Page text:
In December 2018, the Gavi Alliance, the organization that helps lower-income countries vaccinate its children, hosted a mid-term review to assess progress towards its core purpose: “reach every child everywhere with vaccines against preventable diseases.”
The good news is that there’s been advances on new vaccine introductions, and an estimated 65 million children were immunized with Gavi-supported new and underutilized vaccines in 2017. The bad news? There is still huge variability on the measure that counts most for building herd immunity and reducing vaccine-preventable disease: full vaccination for age among children under 2 years old. This variability raises issues for the organization as it looks critically at its mission ahead of its 2019/2020 replenishment, and is relevant all over the world as recent measles outbreaks in the Philippines and in Washington State starkly illustrate.
The share of children who have received all eight WHO-recommended vaccinations by 12–23 months remains critically low in large middle-income countries (MICs) that are no longer eligible for Gavi support or are being phased out from support in the near future. According to the latest DHS data, for example, Angola (30.6 percent, self-financing), Nigeria (40.9 percent, extended transition), Gabon (3l.6 percent, self-financing), and the Dominican Republic (53.1 percent, self-financing), all fall under 55 percent coverage. And while greater coverage is one challenge to overcome, inequity within countries is a persisting concern as well, as low coverage is directly related to outbreaks of totally preventable and life-threatening disease. In Angola, immunization coverage across the country’s 18 provinces ranges from a low 8.4 percent in Cuando Cubango to a high but still low 49.7 percent in wealthier Luanda.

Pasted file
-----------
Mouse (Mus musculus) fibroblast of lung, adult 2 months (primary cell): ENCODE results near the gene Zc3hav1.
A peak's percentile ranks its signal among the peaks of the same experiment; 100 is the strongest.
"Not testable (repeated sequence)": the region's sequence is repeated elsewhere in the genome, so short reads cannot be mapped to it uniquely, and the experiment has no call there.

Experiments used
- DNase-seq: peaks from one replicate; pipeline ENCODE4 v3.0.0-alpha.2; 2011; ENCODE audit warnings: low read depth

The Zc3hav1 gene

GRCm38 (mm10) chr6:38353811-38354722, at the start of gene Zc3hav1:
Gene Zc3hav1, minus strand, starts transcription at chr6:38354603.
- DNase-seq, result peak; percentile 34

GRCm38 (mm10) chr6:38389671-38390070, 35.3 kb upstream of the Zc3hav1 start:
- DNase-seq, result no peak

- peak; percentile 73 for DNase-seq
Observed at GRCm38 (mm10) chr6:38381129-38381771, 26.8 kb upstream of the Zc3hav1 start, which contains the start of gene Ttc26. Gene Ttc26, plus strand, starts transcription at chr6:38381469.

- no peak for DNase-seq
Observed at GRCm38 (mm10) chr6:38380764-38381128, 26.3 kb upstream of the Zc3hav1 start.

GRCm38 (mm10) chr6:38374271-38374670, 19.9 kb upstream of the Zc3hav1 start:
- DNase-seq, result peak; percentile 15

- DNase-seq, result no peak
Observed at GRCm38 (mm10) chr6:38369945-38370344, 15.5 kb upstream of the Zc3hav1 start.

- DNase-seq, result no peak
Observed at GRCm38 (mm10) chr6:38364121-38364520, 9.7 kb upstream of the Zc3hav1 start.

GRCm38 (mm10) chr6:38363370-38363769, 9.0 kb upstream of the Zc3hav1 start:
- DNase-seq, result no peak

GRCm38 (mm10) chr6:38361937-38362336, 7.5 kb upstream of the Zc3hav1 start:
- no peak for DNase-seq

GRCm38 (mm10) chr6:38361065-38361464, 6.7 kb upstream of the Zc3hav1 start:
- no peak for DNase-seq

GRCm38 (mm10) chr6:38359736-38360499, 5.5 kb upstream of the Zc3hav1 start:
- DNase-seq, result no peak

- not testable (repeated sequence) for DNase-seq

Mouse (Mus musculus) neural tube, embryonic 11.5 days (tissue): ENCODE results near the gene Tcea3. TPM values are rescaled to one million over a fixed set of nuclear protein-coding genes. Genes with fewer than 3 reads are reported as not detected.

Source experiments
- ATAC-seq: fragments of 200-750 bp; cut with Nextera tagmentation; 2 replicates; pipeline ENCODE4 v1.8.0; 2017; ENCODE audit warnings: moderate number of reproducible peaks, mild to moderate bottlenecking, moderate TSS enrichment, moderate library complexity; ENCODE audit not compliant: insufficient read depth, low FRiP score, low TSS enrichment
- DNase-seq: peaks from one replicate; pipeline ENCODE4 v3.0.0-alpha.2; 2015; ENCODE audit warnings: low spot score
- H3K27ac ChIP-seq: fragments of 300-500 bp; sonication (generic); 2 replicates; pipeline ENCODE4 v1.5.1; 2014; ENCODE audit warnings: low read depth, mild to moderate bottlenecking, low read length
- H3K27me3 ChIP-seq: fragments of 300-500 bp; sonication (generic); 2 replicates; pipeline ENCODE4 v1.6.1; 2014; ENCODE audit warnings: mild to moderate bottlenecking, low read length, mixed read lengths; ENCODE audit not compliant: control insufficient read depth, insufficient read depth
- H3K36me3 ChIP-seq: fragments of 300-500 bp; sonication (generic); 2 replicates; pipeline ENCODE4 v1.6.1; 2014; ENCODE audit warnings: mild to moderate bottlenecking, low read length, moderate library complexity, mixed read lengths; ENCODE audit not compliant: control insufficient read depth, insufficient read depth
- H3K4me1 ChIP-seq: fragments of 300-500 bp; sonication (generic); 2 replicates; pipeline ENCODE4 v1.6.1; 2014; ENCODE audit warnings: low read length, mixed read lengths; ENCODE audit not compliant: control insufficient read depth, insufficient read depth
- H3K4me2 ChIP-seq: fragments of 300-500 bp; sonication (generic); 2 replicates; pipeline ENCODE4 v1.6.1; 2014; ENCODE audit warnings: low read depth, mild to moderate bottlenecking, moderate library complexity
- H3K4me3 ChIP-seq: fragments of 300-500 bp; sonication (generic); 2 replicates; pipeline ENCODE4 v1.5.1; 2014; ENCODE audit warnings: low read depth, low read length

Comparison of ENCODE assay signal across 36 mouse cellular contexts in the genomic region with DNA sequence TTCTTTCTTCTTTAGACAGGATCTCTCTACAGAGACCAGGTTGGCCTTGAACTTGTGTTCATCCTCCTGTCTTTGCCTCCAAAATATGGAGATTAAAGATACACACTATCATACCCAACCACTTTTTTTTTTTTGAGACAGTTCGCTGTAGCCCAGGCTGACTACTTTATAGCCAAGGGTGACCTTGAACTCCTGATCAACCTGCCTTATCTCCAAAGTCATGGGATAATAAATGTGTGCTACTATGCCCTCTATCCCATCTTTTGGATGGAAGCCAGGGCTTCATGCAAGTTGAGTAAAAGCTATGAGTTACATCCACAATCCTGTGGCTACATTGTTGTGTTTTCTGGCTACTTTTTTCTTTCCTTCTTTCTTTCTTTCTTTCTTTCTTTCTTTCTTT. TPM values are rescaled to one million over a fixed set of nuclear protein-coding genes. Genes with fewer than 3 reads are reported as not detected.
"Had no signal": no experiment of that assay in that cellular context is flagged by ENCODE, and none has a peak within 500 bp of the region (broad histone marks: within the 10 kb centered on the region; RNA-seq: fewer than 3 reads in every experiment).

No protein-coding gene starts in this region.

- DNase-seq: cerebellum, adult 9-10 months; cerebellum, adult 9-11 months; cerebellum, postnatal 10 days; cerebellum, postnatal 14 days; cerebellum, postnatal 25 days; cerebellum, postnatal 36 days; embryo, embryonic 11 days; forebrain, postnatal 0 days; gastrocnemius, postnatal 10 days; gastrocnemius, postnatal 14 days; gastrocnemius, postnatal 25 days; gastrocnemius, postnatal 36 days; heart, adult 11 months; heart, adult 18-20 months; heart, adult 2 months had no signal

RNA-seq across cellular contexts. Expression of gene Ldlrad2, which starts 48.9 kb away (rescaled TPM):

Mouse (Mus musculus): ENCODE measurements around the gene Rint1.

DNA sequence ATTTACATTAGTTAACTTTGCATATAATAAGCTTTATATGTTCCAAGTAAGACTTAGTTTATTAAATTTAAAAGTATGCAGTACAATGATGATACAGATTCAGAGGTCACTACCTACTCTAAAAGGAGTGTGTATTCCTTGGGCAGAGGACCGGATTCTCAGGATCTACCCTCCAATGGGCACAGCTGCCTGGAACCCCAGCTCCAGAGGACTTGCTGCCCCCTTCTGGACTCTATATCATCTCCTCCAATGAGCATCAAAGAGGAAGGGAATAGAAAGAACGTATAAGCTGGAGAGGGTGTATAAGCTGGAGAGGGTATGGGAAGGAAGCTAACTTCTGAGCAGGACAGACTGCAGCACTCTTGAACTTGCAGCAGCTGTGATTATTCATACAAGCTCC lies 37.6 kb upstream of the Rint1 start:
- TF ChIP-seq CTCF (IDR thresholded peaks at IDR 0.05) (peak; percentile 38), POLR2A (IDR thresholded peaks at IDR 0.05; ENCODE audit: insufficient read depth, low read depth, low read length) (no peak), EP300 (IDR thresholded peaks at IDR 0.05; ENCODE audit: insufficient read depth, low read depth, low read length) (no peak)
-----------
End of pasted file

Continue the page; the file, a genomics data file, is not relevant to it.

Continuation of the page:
Source: 2015-2016 DHS
One of Gavi’s analysis documents for the 2021–2025 strategy highlights some of the reasons behind low coverage and inequalities in both Gavi-eligible and transition countries. They include weak health systems, clustering of vulnerable populations in non-eligible MICs, vaccine pricing in non-eligible MICs, conflict, back-sliding coverage in MICs, changing demographics, prevention of and response to outbreaks, and climate change, among others. And a 2017 study found that inequalities in vaccination coverage across 45 Gavi-eligible countries is most strongly associated with low levels of maternal education and poverty (with child sex, child malnutrition, and urban/rural residence also playing a role in some countries). At the top of the list for inequality for the indicators assessed: Nigeria, India, and Pakistan, closely following by Cameroon, Côte d’Ivoire, and Ethiopia.
The case of Ethiopia shows that the story is always nuanced. A Gavi-eligible country predicted to reach middle-income status by 2025, Ethiopia has large geographic inequities in its full immunization coverage—one region, Afar, reaches only 15 percent of young children while Addis Ababa reaches almost 90 percent. Poverty differences between regions don’t seem to explain this inequity or what to do about it; in 2014, the World Bank’s poverty assessment noted that Ethiopia had made huge progress in reducing poverty and that poverty itself was almost equally distributed across the country’s regions.